5.2 Coordination by Commanding
Coordination by commands gives control to the human operator to direct at his/her level of interaction and pace. This implies that its not determined beforehand which tasks are shared and in what level of interaction, leading to an inherently flexible system that suits a wide variety of collaboration. This level of flexibility is not present in the baseline approaches, which assume a predefined sequence of actions, at a fixed pace. Both coordination scenarios demonstrate fluent collaboration between human and robot that is not predefined by a fixed task sequence. High-level robot tasks that contribute to the shared goal (assembly) are object pick and placement and physical interaction for human-robot hand-overs (haptic cues). During each shared task (2.5 minutes), multiple robot commands are requested, i.e., pick and place, and hand-over actions, all while the human operator is engaged, and not disturbed, in the (dis)assembly procedure.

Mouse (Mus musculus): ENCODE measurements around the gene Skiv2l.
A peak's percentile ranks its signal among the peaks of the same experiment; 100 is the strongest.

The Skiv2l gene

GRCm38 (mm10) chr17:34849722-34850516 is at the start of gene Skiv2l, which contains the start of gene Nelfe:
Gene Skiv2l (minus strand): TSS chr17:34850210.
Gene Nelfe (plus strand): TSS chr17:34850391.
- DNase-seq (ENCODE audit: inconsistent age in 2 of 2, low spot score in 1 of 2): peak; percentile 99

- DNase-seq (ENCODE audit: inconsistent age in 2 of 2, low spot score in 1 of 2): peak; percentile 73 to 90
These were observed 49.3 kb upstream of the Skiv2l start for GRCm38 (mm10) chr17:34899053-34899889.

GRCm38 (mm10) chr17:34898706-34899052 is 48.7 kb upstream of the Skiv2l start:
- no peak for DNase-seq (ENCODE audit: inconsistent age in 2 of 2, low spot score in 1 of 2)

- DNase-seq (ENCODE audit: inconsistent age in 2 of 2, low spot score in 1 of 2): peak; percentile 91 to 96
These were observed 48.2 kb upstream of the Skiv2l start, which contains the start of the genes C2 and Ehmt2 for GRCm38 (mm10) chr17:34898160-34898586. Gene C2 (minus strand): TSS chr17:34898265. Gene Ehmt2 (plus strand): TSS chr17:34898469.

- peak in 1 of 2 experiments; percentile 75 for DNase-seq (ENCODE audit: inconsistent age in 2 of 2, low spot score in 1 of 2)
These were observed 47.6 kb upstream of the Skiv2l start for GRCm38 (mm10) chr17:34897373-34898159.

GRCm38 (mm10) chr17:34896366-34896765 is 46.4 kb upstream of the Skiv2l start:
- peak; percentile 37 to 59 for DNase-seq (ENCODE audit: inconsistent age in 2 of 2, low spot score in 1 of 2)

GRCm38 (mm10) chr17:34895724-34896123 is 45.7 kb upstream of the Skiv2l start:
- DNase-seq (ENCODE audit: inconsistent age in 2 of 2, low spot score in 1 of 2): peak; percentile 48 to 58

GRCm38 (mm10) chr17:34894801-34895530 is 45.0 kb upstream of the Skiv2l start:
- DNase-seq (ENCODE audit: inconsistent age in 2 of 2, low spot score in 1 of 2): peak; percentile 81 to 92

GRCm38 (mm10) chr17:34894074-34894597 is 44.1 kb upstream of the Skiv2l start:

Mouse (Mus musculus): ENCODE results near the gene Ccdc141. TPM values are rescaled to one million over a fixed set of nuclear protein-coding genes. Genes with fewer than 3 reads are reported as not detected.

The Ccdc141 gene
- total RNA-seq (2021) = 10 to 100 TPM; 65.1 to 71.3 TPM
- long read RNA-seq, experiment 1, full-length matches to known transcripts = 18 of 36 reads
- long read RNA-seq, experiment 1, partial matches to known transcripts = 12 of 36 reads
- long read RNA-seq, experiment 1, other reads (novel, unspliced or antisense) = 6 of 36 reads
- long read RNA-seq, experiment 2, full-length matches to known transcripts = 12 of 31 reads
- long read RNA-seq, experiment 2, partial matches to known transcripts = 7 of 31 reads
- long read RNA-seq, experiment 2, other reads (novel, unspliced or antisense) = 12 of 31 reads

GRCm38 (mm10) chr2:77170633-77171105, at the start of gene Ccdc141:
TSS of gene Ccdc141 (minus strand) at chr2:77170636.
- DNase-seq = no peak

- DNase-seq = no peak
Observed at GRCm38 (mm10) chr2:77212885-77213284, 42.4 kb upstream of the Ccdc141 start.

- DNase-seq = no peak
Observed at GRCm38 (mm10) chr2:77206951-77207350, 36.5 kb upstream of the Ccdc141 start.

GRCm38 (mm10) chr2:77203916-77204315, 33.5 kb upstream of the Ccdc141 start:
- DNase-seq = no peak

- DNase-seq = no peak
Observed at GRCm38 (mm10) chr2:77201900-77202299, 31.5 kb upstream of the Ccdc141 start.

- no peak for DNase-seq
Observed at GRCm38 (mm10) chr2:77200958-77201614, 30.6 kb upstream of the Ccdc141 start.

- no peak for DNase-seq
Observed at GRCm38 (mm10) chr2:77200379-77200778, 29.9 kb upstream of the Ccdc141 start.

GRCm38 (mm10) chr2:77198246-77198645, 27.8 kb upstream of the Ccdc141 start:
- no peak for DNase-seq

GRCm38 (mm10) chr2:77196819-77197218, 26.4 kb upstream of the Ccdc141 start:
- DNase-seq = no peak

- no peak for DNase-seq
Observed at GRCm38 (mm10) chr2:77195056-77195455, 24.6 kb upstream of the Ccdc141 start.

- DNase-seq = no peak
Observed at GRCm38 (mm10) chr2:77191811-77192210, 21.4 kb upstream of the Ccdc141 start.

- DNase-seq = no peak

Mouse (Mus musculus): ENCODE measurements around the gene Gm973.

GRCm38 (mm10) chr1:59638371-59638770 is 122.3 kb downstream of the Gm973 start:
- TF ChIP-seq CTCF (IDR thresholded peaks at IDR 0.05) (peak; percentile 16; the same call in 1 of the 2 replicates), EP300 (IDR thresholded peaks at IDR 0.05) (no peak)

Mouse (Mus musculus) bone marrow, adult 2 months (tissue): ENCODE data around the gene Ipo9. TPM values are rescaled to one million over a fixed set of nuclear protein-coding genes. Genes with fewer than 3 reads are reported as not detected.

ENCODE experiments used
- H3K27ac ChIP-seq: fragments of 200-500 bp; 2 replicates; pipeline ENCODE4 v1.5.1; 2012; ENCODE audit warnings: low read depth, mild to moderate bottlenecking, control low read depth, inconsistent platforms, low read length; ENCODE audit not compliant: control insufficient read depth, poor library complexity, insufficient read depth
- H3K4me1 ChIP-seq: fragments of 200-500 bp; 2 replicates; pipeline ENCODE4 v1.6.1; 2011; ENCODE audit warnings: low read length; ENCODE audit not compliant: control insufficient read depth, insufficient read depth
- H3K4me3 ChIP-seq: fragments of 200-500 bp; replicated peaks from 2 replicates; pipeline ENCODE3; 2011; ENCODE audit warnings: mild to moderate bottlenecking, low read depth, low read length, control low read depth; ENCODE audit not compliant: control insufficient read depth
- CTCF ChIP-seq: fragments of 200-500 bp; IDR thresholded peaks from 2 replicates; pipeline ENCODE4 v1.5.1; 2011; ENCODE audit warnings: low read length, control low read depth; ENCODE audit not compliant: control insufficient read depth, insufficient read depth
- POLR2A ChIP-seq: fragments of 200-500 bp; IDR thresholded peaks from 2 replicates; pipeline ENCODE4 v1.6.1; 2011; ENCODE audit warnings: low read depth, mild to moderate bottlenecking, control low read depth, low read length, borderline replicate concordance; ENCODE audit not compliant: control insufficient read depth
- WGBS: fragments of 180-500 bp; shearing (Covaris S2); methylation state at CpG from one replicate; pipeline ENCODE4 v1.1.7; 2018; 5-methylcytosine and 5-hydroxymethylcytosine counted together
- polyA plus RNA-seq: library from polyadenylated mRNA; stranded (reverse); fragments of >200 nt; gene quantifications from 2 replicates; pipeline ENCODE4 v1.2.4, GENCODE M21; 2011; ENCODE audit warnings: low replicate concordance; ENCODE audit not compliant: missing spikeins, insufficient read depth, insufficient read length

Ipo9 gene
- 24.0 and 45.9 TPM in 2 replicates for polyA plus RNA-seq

However, a graphical user interface (GUI), even if it approaches the capabilities of a speech recognition system, can be unsuitable for industrial environments. The main reasons identified for this are as follows. First, a GUI takes attention away from the task and the shared environment. Even though this does not necessarily imply danger, it could halt the work or even lead to a reduction in work quality and efficiency. Second, industrial tasks, such as assembly, often require manual handling or manipulation, which cannot be interrupted at random. Collaborative actions would need to be halted and parts would need to be put down in order to interact with the GUI.